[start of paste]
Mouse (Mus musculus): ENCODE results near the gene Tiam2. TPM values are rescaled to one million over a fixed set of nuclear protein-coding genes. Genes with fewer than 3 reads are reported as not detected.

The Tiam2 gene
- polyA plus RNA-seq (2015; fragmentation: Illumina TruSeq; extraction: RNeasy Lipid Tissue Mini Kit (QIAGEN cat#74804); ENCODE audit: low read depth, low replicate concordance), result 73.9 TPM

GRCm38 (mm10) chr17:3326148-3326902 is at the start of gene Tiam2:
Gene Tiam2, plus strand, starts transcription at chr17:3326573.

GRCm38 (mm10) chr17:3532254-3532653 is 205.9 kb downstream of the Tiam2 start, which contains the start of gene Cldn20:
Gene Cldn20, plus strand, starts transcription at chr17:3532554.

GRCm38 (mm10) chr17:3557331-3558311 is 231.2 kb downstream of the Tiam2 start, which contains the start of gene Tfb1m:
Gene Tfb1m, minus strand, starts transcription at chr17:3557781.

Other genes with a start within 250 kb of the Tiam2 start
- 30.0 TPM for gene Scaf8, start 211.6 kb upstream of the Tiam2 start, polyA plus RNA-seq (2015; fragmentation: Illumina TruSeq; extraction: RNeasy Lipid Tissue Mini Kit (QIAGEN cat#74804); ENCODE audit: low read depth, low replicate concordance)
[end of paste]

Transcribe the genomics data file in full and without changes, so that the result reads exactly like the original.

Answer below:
Mouse (Mus musculus): ENCODE results near the gene Tiam2. TPM values are rescaled to one million over a fixed set of nuclear protein-coding genes. Genes with fewer than 3 reads are reported as not detected.

The Tiam2 gene
- polyA plus RNA-seq (2015; fragmentation: Illumina TruSeq; extraction: RNeasy Lipid Tissue Mini Kit (QIAGEN cat#74804); ENCODE audit: low read depth, low replicate concordance), result 73.9 TPM

GRCm38 (mm10) chr17:3326148-3326902 is at the start of gene Tiam2:
Gene Tiam2, plus strand, starts transcription at chr17:3326573.

GRCm38 (mm10) chr17:3532254-3532653 is 205.9 kb downstream of the Tiam2 start, which contains the start of gene Cldn20:
Gene Cldn20, plus strand, starts transcription at chr17:3532554.

GRCm38 (mm10) chr17:3557331-3558311 is 231.2 kb downstream of the Tiam2 start, which contains the start of gene Tfb1m:
Gene Tfb1m, minus strand, starts transcription at chr17:3557781.

Other genes with a start within 250 kb of the Tiam2 start
- 30.0 TPM for gene Scaf8, start 211.6 kb upstream of the Tiam2 start, polyA plus RNA-seq (2015; fragmentation: Illumina TruSeq; extraction: RNeasy Lipid Tissue Mini Kit (QIAGEN cat#74804); ENCODE audit: low read depth, low replicate concordance)